Memory Lane: A Boy with Long Payos in 1927
As readers of this column know, the 1920’s found very few observant yidden in Boro Park of yore—which makes the following encounter on the train to Boro Park in 1927 all the more remarkable.
In this “Interview with a child who wears Payos in America,” published in the Forverts on May 13, 1927, the writer simply cannot get over the sight of a child wearing long payos… and in the opening paragraphs, he struggles to convince his readers that this is indeed true.
“I had a conversation with an American Jewish boy, who wears long, frum, curled chassidishe payos. Our conversation was in English. The boy speaks true American English. He also knows Yiddish, and he also knows Gemara.
It was in the evening, and I was taking the West End from New York to Brooklyn. When the train was on the bridge, when I noticed him near the door, looking out the window… with a brown hat on his head.
When he turned around, I knew it was true; A young boy of about thirteen. Yes, I am looking at a boy with payos on the West End line, in New York, in America. I did not immediately approach him… I observed him from a distance, the way someone who sees a rare bird landing on his windowsill, and is afraid it will fly away. He looks at it… observing its unique feathers.
His face appeared wise, and I noticed in his eyes an old Jewish sadness that tells us that they know that the secular population laughs at them… but what do they care about the apikorsim who look at them.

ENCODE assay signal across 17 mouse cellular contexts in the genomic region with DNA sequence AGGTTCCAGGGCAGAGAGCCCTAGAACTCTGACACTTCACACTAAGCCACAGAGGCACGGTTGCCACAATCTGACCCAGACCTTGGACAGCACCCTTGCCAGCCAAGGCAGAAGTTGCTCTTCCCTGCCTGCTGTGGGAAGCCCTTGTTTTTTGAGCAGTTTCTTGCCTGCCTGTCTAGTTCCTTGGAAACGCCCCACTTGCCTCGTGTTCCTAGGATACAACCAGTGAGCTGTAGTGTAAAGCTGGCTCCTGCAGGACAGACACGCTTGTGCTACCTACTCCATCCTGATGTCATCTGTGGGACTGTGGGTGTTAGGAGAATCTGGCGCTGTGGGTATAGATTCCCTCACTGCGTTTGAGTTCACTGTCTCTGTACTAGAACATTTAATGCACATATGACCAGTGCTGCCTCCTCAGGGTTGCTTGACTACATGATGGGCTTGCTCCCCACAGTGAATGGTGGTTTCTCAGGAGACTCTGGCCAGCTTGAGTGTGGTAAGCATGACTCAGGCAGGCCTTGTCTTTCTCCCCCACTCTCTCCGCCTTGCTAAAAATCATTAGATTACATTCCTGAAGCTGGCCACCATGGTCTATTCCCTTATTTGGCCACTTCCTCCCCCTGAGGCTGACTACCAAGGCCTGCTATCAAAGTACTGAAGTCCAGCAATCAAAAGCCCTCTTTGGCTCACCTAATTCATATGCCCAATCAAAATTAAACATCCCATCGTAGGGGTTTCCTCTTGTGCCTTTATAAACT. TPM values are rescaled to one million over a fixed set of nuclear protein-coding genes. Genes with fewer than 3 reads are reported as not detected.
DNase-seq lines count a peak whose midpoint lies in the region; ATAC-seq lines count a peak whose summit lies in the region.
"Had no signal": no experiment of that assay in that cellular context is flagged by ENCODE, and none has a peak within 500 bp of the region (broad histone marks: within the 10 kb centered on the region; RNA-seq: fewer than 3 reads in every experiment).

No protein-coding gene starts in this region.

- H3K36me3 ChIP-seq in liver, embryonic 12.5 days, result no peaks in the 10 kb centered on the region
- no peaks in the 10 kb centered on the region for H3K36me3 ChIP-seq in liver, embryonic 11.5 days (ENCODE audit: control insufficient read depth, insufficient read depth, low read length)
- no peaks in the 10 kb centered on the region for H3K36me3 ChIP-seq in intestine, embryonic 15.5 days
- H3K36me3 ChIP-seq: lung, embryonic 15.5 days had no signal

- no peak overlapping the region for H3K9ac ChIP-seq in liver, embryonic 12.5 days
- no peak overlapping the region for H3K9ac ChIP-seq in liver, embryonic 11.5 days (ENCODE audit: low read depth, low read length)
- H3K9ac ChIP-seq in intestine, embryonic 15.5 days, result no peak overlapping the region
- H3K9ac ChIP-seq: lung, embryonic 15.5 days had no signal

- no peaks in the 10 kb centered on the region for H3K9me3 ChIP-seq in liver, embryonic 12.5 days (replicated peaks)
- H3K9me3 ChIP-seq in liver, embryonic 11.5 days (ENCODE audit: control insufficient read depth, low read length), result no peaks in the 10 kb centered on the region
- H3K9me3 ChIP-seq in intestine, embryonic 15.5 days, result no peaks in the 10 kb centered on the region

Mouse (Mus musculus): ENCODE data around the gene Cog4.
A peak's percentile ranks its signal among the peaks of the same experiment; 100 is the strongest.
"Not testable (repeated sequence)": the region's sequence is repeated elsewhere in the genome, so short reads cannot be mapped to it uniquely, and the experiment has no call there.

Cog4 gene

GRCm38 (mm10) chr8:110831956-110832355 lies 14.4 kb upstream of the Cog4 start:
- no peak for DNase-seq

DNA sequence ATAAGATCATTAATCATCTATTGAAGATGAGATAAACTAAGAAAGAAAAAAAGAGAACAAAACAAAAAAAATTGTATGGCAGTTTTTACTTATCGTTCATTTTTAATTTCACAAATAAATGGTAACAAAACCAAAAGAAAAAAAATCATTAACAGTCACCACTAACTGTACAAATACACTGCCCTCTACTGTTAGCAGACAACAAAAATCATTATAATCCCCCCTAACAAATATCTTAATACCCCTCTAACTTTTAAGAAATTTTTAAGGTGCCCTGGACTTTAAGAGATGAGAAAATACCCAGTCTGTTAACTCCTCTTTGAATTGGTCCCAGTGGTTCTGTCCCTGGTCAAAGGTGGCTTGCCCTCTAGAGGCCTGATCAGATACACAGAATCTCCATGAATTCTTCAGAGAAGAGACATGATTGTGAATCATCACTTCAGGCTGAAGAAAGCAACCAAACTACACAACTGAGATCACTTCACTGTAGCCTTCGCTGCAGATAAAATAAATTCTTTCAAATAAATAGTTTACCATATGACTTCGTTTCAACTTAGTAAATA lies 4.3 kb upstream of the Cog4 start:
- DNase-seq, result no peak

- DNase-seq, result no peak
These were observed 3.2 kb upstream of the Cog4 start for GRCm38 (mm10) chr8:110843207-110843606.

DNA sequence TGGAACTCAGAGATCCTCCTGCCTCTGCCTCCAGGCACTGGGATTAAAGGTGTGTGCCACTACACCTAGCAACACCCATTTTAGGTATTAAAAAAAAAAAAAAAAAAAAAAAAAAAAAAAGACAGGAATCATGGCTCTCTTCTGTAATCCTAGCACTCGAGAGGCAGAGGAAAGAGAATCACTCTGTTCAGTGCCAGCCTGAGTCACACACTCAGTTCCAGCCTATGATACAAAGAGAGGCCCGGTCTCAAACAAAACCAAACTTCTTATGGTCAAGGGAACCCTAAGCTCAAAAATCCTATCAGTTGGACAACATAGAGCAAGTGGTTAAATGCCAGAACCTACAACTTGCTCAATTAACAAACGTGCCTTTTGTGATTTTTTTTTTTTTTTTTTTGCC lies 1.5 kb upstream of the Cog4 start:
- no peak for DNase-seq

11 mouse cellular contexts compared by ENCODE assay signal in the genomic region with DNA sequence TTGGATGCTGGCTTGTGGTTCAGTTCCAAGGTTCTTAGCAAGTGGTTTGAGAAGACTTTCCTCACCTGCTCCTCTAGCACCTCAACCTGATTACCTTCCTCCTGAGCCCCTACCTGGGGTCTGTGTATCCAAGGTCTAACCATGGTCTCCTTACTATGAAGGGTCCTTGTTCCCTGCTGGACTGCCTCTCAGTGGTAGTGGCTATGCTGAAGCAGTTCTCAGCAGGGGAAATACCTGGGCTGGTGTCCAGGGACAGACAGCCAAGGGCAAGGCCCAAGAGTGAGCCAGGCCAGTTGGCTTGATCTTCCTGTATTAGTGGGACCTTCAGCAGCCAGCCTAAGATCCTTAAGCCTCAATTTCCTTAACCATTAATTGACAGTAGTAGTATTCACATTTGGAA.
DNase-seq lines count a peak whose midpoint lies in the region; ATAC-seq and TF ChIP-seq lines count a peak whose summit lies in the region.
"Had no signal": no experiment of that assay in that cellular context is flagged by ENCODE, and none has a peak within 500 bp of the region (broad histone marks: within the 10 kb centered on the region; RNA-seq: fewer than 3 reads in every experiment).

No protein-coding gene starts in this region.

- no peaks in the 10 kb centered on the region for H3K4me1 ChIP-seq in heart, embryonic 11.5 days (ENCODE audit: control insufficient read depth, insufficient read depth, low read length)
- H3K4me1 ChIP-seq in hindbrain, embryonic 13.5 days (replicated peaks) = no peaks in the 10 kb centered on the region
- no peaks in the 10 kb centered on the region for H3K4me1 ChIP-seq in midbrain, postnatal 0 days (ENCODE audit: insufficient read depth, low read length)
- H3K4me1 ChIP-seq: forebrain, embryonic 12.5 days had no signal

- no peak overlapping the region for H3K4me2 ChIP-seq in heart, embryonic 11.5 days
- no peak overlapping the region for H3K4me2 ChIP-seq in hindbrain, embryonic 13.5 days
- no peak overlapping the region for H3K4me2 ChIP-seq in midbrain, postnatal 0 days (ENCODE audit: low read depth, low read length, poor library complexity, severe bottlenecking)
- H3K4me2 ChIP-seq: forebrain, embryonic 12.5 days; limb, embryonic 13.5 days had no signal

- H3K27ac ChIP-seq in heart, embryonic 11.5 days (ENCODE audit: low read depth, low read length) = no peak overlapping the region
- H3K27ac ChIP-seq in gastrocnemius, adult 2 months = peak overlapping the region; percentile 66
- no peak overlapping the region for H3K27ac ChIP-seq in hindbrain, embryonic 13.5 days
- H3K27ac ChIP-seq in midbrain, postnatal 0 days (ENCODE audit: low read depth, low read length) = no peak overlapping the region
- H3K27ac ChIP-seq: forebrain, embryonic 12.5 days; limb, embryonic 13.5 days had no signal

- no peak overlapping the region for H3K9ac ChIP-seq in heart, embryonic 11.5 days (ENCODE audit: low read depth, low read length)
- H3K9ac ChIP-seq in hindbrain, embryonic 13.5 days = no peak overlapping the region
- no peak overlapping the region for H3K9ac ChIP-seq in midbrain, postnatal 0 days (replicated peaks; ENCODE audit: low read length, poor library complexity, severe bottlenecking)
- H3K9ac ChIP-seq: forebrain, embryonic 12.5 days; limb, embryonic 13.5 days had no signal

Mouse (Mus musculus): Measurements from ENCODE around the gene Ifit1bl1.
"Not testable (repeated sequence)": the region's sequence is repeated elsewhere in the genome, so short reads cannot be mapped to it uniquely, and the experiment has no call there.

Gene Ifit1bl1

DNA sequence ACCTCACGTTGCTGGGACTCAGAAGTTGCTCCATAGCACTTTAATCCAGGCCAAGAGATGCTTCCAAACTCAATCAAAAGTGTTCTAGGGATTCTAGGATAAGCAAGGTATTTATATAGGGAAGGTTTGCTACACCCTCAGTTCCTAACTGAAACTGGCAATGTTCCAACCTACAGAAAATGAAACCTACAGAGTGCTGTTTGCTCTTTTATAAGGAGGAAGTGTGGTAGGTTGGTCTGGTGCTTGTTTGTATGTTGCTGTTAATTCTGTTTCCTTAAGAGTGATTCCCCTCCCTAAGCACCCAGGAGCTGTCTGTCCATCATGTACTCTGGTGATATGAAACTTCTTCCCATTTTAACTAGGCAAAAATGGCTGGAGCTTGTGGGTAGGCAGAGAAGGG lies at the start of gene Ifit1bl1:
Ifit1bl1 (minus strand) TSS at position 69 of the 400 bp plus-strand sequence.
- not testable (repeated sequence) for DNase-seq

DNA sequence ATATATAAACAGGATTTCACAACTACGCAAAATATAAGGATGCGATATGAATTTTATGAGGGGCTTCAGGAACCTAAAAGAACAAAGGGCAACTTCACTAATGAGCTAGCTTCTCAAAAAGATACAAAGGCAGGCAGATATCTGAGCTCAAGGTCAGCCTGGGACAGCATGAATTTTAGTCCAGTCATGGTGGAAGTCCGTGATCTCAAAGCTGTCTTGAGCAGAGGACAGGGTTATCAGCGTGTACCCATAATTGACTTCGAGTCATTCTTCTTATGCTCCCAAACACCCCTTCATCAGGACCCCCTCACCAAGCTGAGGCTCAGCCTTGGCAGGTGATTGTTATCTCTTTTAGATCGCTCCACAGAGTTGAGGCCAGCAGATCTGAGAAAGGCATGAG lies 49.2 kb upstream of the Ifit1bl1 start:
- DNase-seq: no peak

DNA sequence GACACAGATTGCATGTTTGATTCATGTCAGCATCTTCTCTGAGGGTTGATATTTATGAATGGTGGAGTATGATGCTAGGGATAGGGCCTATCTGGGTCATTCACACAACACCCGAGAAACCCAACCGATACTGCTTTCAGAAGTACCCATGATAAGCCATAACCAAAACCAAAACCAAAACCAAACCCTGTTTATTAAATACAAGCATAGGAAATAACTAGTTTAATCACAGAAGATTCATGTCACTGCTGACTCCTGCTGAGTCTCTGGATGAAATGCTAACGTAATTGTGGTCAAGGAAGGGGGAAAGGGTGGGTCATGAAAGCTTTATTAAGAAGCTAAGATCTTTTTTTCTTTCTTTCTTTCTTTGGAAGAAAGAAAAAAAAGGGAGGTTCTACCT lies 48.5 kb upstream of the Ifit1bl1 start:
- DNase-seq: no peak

Two Jewish workers were arguing with him, and the boy responded, citing chapter and verse from pesukim and ma’amorei chazal.
How old are you? 16. How long are you in America? Close to five years. Have you gone to school? Yes, I went through public school, and now I study Gemara and secular subjects in a yeshivah. Where do you live? Boro Park. Do you have parents? Yes. My father is a druggist. Does your father want you to wear payos like this? It does not bother him. Did you come to America together with your parents? I came with my mother and my sister; my father was here previously. Where do you originate from? Soviet Russia, Kiev. Did you learn Gemara back home? They didn’t let me, but I did anyway.
Forgive me for asking you; why do you wear payos like this? Because I believe in this. I behave the way frum yidden do. Are you aware that you’re the only boy in America who wears this? I will be the only boy in America who gets olam habah.
Do you play ball? I did a few times, but the boys are not to my liking. Are you ashamed of your payos? Do you know that you will likely suffer as a result? I am proud to suffer, for this is my ideal. You will continue to walk around like this in America? Where then if not America, the land of freedom! Over here they don’t bother us for keeping mitzvos. When the Cheka (Bolshevik Police) dragged away my grandfather for teaching Torah to children, I vowed that in America I would be truly frum!
The train approached the 9th Avenue station, and the boy quickly got off. I wanted to pursue him, but I saw that he was tired of my badgering and my judgments.
Since then, I cannot forget that child whose father was a pharmacist in Boro Park. Moreover, I cannot forget those Cheka which drove this child to alter the course of his life. When they dragged the old zeide into prison, this 11 year old child turned into an old, frum chossid.
When I was 11 years old, the Kozaks would torture us because we were Jewish, and I vowed that I would come to America and throw it all away.
Through much research, it became clear that this boy was none other than R’ Moshe Velvel Katz, a prominent Boyaner chossi, whom we will one day profile more fully.